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DENVER – Day after day, from Denver to Colorado Springs, people are living on our streets, in our parks, in their cars or anywhere else they can find.
The used needles, human waste, and tons of trash are what many have come to expect at many homeless camps.
"It used to be grass and everything; no more grass. It's all just dirt now," said Michael Sinnot, who works across the street from a homeless camp in Colorado Springs. "We go to the bathroom and we'll find needles and used baggies."
Everyone agrees there's a problem. But what is the solution?
Some Colorado lawmakers want to make felony drug charges a thing of the past. They see it as a way to stop "arresting away" our drug problem, but critics argue it comes with a whole host of other issues.
Lawmaker behind bill says it’s a way to break the cycle
"The war on drugs has completely failed," said Rep. Leslie Herod, D-Denver. "The system is broken and this is a way to fix it."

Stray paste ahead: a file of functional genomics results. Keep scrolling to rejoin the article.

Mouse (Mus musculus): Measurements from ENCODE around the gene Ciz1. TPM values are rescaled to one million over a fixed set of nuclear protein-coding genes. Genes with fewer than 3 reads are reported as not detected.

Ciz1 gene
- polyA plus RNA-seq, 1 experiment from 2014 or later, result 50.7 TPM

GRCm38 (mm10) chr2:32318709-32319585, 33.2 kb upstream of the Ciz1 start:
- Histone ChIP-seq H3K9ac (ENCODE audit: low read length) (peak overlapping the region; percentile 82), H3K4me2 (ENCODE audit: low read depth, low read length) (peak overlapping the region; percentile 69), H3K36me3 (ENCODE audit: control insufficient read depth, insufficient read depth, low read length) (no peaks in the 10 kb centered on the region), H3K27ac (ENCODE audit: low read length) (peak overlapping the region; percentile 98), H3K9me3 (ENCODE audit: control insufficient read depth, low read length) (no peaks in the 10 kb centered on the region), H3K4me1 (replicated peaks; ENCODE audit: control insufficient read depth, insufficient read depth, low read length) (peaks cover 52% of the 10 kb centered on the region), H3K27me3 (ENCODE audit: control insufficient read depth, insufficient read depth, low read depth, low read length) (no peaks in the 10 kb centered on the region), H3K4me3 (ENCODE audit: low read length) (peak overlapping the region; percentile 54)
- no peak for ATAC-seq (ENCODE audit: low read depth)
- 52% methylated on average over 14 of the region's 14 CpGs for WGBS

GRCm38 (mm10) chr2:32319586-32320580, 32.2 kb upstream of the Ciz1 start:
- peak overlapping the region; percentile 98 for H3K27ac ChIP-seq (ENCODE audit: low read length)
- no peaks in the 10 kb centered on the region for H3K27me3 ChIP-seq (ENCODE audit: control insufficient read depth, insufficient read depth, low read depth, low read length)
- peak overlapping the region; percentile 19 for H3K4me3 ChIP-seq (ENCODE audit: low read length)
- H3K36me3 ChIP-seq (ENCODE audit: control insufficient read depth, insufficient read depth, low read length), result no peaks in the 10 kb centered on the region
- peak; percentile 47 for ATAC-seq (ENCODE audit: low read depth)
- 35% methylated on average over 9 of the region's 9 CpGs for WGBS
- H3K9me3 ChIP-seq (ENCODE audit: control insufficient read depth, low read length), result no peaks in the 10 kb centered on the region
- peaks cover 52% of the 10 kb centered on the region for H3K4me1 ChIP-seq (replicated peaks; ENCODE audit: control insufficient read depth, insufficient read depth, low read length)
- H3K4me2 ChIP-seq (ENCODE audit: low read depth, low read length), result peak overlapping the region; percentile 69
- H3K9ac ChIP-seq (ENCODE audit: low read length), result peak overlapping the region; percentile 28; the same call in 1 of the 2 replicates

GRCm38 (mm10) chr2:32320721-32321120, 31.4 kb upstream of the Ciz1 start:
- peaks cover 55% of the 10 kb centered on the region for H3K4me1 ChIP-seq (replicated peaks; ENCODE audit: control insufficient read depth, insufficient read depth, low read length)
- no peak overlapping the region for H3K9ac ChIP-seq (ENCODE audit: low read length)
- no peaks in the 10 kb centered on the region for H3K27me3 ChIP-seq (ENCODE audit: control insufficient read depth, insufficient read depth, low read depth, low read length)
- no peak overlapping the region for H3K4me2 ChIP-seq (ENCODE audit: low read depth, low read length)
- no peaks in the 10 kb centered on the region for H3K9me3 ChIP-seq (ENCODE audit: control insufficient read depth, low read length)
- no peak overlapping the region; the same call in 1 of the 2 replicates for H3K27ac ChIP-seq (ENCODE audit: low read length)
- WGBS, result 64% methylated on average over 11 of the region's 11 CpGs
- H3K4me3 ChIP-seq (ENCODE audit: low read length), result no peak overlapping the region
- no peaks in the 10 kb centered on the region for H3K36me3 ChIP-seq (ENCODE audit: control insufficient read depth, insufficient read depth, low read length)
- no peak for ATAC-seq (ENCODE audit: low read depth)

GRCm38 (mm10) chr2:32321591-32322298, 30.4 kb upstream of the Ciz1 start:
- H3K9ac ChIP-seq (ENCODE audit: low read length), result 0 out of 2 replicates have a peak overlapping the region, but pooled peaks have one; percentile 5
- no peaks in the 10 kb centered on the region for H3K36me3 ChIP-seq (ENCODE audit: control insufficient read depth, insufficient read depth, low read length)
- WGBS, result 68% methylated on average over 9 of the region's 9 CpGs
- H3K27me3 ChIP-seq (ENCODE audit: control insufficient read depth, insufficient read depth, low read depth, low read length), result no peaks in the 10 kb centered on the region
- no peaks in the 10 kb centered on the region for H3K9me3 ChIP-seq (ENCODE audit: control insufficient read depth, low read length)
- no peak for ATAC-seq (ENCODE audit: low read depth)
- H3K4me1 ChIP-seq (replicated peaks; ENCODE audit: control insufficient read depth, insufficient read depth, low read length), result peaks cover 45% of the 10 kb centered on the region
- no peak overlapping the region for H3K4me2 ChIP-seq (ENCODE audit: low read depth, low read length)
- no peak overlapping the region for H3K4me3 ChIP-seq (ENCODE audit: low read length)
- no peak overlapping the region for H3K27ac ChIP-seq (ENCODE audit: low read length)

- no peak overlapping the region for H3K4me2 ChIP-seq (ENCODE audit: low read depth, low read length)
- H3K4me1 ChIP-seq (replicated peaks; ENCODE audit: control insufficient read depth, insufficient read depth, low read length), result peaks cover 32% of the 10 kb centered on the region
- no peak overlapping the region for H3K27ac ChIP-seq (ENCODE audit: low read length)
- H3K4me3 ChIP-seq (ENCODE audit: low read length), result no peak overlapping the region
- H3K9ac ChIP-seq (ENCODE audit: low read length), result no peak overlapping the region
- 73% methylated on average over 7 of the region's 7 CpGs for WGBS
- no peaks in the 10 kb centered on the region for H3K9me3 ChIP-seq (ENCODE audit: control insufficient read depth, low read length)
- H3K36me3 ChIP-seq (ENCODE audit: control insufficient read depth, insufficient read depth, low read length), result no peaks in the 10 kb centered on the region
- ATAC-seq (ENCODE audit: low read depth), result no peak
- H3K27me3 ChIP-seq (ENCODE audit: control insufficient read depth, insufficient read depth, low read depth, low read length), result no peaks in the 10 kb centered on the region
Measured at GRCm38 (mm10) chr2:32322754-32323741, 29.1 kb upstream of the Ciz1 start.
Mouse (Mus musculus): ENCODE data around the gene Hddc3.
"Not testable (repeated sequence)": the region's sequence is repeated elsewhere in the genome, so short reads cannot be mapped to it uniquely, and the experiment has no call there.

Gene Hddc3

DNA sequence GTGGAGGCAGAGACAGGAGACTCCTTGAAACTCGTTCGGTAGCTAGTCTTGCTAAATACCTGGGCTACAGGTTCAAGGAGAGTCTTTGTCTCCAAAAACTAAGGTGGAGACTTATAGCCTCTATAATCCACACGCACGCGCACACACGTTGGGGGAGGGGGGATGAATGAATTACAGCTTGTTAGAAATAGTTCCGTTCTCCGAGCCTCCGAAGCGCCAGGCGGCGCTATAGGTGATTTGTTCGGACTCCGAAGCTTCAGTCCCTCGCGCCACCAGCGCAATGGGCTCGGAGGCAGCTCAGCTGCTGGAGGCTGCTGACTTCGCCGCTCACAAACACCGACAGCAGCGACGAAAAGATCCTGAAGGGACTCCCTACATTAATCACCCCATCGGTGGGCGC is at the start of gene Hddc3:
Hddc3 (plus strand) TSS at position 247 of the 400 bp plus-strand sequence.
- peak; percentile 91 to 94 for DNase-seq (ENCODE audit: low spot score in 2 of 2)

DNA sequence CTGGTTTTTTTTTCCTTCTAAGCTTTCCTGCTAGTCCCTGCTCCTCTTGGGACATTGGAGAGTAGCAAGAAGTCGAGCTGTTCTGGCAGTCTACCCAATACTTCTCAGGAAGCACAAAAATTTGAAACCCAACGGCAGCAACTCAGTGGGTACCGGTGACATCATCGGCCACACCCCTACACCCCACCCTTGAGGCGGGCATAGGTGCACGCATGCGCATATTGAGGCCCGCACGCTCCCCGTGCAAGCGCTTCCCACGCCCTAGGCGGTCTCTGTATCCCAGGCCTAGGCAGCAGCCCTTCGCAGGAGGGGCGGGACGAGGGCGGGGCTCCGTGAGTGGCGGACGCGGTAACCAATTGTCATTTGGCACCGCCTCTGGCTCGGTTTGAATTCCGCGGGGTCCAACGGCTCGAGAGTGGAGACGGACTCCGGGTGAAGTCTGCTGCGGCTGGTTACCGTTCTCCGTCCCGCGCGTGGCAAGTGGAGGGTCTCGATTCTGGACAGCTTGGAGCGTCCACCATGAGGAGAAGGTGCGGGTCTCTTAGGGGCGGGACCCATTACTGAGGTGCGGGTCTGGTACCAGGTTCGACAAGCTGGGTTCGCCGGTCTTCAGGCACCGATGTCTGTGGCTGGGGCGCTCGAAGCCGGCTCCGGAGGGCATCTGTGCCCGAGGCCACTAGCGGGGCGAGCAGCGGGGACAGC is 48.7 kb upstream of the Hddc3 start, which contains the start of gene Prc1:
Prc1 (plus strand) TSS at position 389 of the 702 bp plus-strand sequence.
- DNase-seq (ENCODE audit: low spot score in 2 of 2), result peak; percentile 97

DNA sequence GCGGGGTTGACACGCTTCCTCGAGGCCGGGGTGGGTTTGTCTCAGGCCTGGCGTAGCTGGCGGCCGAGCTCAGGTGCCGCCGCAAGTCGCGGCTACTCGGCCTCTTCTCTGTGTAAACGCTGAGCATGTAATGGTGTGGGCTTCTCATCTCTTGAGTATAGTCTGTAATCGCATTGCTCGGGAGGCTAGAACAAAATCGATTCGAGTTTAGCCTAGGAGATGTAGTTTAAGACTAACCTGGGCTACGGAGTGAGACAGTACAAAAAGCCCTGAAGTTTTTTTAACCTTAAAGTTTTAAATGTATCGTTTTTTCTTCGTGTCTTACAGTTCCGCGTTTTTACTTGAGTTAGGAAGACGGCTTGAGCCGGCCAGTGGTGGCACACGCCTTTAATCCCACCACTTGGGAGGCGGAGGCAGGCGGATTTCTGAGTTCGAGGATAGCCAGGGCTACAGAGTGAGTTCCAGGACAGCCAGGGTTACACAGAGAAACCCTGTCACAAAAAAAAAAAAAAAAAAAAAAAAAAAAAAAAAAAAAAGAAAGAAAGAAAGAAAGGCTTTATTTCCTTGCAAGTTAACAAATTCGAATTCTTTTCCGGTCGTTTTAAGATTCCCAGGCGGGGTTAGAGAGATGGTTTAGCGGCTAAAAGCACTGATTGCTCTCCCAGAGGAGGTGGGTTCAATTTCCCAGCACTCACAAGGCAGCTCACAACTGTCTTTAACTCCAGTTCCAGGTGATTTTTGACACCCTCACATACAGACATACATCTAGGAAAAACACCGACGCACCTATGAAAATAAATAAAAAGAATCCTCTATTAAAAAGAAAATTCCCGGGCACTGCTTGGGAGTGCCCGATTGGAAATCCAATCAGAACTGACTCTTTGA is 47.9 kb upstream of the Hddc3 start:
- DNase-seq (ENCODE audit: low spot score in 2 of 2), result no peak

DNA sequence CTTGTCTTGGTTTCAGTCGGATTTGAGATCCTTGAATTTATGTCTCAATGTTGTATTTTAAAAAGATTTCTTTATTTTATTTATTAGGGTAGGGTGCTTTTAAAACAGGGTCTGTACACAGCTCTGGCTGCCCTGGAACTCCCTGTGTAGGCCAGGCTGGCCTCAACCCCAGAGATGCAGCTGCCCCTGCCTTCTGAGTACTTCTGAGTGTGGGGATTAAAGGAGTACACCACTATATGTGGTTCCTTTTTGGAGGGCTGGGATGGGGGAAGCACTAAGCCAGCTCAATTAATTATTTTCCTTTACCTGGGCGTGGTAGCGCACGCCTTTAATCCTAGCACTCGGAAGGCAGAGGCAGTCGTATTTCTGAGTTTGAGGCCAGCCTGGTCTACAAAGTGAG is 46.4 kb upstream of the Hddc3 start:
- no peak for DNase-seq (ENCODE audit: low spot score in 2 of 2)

Herod is sponsoring HB19-1263, which would “defelonize” drug possession for all Schedule I and Schedule II substances. The drugs include heroin, fentanyl, cocaine and most other illicit substances.
Under the proposed measure, those caught with small amounts of these drugs would face a misdemeanor instead of a felony charge.
"You have that felony hanging over your head, and you can't get a job, and you can't get housing and you lose hope," explained Herod.
The idea is to keep those struggling with addiction out of prison in favor of treatment.
"Most importantly, this bill doesn't eliminate the opportunity for a judge to sentence jail time," said Herod. "We're not saying it's no longer a crime; we're not saying that simple possession is something you're going to get a slap on the wrist for. One-hundred eighty days is still 180 days in jail."
Supporters believe the bill is an effective way to stop addressing the growing drug problem through jail and prison time and a way to save taxpayers money.
A report from the Joint Budget Committee found savings anywhere from $8.6 million to $13.7 million over the next five years should the measure become law. It’s money proponents want to use through a grant program to help find new treatments and substance abuse treatment centers.